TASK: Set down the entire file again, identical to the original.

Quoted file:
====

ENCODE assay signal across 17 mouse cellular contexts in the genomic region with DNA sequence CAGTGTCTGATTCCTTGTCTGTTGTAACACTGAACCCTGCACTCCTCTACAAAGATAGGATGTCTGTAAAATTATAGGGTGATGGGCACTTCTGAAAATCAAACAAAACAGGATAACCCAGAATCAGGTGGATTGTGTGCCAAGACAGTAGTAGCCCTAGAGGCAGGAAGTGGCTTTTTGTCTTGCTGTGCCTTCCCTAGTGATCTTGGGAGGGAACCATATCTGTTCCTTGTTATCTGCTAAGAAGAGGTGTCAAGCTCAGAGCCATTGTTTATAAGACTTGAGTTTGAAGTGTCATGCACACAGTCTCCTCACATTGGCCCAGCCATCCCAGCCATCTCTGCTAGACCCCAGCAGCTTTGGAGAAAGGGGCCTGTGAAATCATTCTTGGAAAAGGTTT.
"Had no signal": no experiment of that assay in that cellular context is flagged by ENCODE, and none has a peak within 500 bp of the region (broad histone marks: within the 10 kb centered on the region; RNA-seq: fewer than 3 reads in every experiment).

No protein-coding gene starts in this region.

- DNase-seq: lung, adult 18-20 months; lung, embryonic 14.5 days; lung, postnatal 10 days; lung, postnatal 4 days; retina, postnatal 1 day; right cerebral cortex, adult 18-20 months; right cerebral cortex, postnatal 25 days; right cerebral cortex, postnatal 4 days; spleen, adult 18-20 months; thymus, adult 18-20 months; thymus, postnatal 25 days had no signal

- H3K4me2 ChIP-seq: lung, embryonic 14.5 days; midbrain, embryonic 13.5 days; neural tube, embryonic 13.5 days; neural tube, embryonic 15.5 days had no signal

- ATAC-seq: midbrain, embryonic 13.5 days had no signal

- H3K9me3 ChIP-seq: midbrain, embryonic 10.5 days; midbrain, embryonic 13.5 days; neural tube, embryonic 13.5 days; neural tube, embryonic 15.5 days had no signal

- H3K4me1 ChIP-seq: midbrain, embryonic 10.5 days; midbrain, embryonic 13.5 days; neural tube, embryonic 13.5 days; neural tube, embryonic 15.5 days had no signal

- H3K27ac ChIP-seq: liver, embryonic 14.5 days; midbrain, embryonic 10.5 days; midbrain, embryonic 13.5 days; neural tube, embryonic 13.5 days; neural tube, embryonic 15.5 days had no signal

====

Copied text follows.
ENCODE assay signal across 17 mouse cellular contexts in the genomic region with DNA sequence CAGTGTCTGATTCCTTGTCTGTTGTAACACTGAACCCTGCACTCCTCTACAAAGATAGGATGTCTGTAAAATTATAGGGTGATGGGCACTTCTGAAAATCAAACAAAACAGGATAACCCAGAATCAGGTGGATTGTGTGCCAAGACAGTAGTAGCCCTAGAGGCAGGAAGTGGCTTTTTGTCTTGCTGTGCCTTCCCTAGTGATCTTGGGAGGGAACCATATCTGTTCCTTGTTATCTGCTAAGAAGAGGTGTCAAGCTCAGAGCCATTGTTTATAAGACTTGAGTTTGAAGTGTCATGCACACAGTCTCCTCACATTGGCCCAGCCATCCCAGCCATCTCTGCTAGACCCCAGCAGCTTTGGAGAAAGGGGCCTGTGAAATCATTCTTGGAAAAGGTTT.
"Had no signal": no experiment of that assay in that cellular context is flagged by ENCODE, and none has a peak within 500 bp of the region (broad histone marks: within the 10 kb centered on the region; RNA-seq: fewer than 3 reads in every experiment).

No protein-coding gene starts in this region.

- DNase-seq: lung, adult 18-20 months; lung, embryonic 14.5 days; lung, postnatal 10 days; lung, postnatal 4 days; retina, postnatal 1 day; right cerebral cortex, adult 18-20 months; right cerebral cortex, postnatal 25 days; right cerebral cortex, postnatal 4 days; spleen, adult 18-20 months; thymus, adult 18-20 months; thymus, postnatal 25 days had no signal

- H3K4me2 ChIP-seq: lung, embryonic 14.5 days; midbrain, embryonic 13.5 days; neural tube, embryonic 13.5 days; neural tube, embryonic 15.5 days had no signal

- ATAC-seq: midbrain, embryonic 13.5 days had no signal

- H3K9me3 ChIP-seq: midbrain, embryonic 10.5 days; midbrain, embryonic 13.5 days; neural tube, embryonic 13.5 days; neural tube, embryonic 15.5 days had no signal

- H3K4me1 ChIP-seq: midbrain, embryonic 10.5 days; midbrain, embryonic 13.5 days; neural tube, embryonic 13.5 days; neural tube, embryonic 15.5 days had no signal

- H3K27ac ChIP-seq: liver, embryonic 14.5 days; midbrain, embryonic 10.5 days; midbrain, embryonic 13.5 days; neural tube, embryonic 13.5 days; neural tube, embryonic 15.5 days had no signal